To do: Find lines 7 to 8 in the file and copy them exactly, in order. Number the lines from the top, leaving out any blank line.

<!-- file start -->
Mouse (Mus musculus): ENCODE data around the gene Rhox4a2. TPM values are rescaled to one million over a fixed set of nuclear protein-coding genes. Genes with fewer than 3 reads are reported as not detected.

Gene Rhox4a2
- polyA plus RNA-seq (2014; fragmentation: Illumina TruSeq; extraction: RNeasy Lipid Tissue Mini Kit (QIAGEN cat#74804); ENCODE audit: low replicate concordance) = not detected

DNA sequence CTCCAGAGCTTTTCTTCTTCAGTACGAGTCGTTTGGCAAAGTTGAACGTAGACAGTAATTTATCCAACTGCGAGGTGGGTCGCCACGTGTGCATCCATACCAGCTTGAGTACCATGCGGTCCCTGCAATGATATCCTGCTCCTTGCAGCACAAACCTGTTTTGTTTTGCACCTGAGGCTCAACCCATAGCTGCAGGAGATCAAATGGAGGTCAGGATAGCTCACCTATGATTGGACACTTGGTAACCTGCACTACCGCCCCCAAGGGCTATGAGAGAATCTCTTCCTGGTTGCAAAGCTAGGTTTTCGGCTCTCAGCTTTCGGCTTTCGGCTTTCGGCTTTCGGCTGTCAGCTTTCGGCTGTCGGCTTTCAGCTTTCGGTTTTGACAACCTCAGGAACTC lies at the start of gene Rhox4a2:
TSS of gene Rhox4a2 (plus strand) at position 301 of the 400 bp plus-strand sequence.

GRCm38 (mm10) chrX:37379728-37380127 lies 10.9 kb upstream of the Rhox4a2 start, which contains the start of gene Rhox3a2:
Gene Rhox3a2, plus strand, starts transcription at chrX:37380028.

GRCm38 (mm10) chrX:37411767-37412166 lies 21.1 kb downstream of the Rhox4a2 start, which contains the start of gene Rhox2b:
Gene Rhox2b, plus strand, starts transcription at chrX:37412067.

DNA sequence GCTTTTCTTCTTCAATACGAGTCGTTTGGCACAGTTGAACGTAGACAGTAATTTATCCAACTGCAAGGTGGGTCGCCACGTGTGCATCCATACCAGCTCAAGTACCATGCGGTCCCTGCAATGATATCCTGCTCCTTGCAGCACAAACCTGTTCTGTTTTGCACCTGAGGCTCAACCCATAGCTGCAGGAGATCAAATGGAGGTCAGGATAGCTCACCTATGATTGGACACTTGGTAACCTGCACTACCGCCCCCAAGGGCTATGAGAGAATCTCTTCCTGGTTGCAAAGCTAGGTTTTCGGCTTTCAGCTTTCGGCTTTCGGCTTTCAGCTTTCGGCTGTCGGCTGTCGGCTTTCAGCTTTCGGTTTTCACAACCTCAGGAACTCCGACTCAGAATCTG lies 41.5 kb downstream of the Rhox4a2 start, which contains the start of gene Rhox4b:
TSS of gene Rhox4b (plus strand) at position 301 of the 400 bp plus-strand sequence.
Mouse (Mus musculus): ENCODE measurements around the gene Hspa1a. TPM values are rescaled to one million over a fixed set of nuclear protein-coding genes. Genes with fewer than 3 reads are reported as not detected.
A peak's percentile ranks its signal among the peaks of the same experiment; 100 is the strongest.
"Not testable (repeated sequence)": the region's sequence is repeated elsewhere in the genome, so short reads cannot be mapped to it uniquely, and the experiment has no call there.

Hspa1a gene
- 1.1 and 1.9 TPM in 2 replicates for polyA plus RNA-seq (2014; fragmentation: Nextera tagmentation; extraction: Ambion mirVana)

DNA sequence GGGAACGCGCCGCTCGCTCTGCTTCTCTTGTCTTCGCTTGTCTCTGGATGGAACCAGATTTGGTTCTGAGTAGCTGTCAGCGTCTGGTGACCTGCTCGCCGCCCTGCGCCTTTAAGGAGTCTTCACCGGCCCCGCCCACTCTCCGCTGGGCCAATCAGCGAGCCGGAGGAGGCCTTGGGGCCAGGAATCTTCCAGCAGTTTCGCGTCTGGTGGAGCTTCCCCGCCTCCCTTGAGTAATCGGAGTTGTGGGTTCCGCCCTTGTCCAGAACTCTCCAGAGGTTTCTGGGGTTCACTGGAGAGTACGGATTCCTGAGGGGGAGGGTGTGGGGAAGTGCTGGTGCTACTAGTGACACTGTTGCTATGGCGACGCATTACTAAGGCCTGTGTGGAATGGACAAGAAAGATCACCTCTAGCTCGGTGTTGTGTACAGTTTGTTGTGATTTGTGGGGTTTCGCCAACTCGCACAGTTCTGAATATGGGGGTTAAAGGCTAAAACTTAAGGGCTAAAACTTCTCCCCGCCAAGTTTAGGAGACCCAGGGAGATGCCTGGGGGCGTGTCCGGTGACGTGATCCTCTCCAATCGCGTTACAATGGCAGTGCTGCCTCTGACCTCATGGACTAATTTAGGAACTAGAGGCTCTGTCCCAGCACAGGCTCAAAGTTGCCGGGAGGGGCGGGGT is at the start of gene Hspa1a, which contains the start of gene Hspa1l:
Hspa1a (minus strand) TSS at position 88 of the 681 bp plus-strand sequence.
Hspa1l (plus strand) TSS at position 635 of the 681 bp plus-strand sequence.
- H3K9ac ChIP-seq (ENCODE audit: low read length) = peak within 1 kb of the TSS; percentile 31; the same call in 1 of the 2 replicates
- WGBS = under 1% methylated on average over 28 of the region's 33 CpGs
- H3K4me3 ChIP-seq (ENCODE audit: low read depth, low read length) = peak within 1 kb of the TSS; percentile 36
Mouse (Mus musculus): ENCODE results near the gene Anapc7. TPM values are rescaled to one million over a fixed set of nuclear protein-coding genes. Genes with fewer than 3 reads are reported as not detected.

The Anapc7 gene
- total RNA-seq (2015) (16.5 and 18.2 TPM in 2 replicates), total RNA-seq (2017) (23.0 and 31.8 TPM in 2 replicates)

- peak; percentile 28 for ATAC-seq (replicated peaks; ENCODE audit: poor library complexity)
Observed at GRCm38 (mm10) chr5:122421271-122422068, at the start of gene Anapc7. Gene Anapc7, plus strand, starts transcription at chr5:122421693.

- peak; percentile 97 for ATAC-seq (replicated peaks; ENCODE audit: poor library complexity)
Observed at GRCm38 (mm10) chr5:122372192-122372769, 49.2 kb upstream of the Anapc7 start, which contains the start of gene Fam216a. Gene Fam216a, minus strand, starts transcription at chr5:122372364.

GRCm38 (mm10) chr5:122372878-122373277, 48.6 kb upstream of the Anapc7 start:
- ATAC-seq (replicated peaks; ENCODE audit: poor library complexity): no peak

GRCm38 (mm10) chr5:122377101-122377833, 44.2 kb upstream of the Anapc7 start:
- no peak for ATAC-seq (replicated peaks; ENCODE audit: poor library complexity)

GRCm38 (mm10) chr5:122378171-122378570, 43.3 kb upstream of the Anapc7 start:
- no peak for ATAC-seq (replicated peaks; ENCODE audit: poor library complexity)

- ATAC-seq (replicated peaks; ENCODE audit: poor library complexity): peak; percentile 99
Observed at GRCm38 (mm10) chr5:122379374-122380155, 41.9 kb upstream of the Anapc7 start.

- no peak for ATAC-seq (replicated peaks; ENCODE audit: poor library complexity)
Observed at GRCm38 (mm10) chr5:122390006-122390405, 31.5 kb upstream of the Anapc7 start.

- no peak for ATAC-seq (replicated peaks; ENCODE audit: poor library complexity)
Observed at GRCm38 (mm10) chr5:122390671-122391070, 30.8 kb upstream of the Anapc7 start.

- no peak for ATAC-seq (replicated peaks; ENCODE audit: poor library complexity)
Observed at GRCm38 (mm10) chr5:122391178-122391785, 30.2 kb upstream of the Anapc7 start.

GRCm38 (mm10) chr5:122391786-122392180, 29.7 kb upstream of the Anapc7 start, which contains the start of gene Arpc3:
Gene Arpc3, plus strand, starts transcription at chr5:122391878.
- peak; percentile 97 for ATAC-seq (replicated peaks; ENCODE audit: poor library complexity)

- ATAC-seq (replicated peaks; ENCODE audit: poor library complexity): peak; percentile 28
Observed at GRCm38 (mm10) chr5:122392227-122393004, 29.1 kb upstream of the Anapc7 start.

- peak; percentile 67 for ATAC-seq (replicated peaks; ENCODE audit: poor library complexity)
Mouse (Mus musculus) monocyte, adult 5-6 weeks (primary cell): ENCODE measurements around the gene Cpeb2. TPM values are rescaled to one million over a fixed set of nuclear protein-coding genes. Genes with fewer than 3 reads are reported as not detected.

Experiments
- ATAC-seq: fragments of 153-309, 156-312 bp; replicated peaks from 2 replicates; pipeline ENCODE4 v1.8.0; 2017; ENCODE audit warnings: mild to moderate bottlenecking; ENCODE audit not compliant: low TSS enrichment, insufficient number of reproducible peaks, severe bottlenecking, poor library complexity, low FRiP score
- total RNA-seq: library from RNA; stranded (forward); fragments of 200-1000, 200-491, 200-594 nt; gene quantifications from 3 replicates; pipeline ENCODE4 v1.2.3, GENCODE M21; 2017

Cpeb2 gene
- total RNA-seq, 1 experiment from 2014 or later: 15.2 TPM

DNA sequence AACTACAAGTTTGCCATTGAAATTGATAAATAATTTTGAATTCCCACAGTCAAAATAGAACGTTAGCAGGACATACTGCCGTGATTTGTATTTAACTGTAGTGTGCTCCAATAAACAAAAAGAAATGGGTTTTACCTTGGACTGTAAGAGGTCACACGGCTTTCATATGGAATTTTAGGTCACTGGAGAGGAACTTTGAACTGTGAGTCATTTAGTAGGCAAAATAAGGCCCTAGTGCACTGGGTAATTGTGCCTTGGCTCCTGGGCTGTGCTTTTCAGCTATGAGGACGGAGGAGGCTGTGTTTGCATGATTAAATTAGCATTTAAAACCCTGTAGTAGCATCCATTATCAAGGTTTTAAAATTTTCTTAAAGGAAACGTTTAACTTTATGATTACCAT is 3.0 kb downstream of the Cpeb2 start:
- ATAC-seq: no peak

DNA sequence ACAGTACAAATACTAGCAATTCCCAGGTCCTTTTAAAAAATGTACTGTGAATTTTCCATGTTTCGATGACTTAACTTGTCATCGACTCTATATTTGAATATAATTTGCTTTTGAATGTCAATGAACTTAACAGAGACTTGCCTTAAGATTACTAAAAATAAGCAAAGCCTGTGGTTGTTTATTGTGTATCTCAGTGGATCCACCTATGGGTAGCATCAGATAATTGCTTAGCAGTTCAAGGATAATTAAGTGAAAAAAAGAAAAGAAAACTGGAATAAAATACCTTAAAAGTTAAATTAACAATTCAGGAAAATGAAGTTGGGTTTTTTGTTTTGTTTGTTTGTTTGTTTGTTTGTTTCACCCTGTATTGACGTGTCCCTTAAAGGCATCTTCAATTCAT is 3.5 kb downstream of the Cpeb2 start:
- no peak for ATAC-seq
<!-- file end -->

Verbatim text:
Gene Rhox3a2, plus strand, starts transcription at chrX:37380028.

GRCm38 (mm10) chrX:37411767-37412166 lies 21.1 kb downstream of the Rhox4a2 start, which contains the start of gene Rhox2b: